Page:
Today’s program was definitely the richest of this Sudan week at UiB.
Although for the archaeologists following our posts perhaps the trial lectures of Mahmoud Suliman Bashir, on the eve of his defense, may constitute the focal point of the day…
…and indeed two very important members of the Nubiological society, close friends and collaborators of Mahmoud were with us in Bergen this afternoon honoring this leading figure in the new generation of Sudan archaeologists…
…but we feel that it would be unfair not to recognize the primacy of the other event that took place today, namely the celebration of the 50 years of collaboration between Khartoum and Bergen in the field of social anthropology.
The three hours of presentations and discussion were one of the most satisfying academic experiences on Sudan Studies since 2009 when we started writing at this internet space.
Under the inspired chairing of Leif Manger, we first heard the analyses by Gunnar Haaland and Abdel Ghaffar M. Ahmed on the topics of ethnicity and fragmentation that have occupied a central position in the reflexions of the “Sudan group”, as the social anthropologists and their closer collaborators (i.e. historians and archaeologists) call themselves.
Haaland’s perspective privileged a micro-level analysis: the way interpersonal relations become the system in which these same relations are inscribed and become significant objects for the researchers.
From a macro-level perspective, Abdel Ghaffar’s analysis recognized this variability as the possibility of talking of the many Sudans that can be linked and be united by what he described as “the future in the past”; the role of history as we happily underlined two days ago.
This remark raised the interest of the delegation of Sudanese archaeologists who, through the mouth of the director general of NCAM, Dr. Abdelrahman Ali, stressed the importance of recognizing and preserving the tangible and intagible cultural heritage of the entire Sudanese people.
Moreover, he renewed the call expressed yesterday too, namely that Norwegian archaeologists should get involved with fieldwork in Sudan. The invitation brought smiles to us of course, but we also heard carefully the experience of the anthropologist Frode Storås who worked forty years ago at Lafon in South Sudan during the preparation of his PhD thesis under the supervision of Gunnar Haaland.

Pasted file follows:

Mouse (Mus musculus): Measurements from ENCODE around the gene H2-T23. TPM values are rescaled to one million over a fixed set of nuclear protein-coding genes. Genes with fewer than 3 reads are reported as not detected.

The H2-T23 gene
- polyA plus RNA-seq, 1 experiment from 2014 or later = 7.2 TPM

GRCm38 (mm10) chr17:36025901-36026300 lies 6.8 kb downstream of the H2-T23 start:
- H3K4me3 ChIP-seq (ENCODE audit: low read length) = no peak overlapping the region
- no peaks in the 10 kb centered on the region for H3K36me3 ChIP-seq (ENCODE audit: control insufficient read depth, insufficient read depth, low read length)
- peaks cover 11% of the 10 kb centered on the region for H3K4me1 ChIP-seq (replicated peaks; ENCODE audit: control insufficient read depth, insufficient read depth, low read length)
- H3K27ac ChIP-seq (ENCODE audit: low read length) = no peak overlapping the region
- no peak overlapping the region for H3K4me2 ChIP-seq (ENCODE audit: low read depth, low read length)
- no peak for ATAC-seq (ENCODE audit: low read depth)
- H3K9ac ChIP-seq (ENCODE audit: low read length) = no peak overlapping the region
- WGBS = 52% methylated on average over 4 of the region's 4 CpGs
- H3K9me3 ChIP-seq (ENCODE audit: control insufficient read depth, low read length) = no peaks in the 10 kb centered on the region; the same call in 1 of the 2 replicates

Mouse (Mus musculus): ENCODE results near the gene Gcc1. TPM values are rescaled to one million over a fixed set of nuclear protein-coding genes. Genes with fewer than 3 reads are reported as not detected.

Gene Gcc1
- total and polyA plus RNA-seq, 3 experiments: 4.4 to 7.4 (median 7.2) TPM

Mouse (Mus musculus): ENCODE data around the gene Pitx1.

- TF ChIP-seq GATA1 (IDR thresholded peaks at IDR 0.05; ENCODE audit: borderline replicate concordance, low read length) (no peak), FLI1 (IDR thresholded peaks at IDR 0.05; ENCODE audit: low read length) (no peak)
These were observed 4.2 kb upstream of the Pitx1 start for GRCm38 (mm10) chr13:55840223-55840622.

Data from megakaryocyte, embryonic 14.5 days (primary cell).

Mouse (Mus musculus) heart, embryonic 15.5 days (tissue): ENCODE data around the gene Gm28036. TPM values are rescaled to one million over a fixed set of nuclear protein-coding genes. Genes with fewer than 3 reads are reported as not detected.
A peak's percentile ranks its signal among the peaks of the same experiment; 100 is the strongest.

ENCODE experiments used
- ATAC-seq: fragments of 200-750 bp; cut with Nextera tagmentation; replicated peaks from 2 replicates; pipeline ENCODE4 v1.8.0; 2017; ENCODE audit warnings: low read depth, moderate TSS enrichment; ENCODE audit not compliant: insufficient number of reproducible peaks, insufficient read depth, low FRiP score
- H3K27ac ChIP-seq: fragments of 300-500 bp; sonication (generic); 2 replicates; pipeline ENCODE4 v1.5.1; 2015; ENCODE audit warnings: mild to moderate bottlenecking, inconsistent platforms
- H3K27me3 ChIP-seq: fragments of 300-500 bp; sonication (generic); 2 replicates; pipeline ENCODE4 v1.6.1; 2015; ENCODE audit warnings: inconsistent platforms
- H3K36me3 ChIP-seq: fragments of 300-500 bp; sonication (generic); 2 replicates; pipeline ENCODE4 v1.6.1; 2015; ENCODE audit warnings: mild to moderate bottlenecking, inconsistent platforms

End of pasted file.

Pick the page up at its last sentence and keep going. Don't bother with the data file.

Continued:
Lafon was a densely populated settlement where thousands of people lived very close to each other on a hill that could be walked around in half an hour! For as long as there was rain and the crops on the surrounding plain were naturally plentiful, peace was prevailing. The Lafon community was answering to the challenges seen in the work of Haaland and Abdel Ghaffar by a balance of authority between interlineages and age groups, where the latter were controling potential clashes between the former. When the “white men” arrived at Lafon in the form of religious and academic institutions, as well as entrepreneurial agents, the wish of the locals was to get tractors and a road. They got the latter. The latter was used by lorry drivers. They bought the crops. They exhausted the production potential of the region. And famine came…followed by war…
We have to be very careful in the way we decide upon the means of conducting our research and our contacts with the local population. The message was also passed through by the rest of the speakers.
Particularly interesting is the picture that can be gained by the work of Munzoul Assal who studied for his PhD Somali and Sudanese refugees in Norway – not that often do we see anthropological research conducted by an African in Europe! Gunnar Haaland commented that such a work made him also aware of what the Norwegian identity is. Hopefully, the anthropological work conducted in Sudan may also be of help to the locals’ apprehension of identities and variations in the shared cultures of the entire Sudan…
This challenge was met also in the research conducted in the 1970s by Gunnar Sørbø among the resettled Nubians, as well as by Osman M. Osman who currently completes his study on a tribal group called Togai from the Nuba mountains.
Osman has been in Bergen the last six months, through a scholarship offered to the Anthropology Department of the University of Khartoum by the University of Bergen as a gift for the 50 years of collaboration. His presence and presentation there could have been the cherry on the top of an excellently served cake for today’s seminar.
But Leif Manger had an ace in his sleeve. Already another student of anthropology from Khartoum is preparing for a PhD in Bergen. She will be writing about faith-based youth organizations in the Sudanese capital.
This was indeed the best conclusion of the day: there is future to be looking forward to and the same we hope that will be the case in the fields of humanistic studies!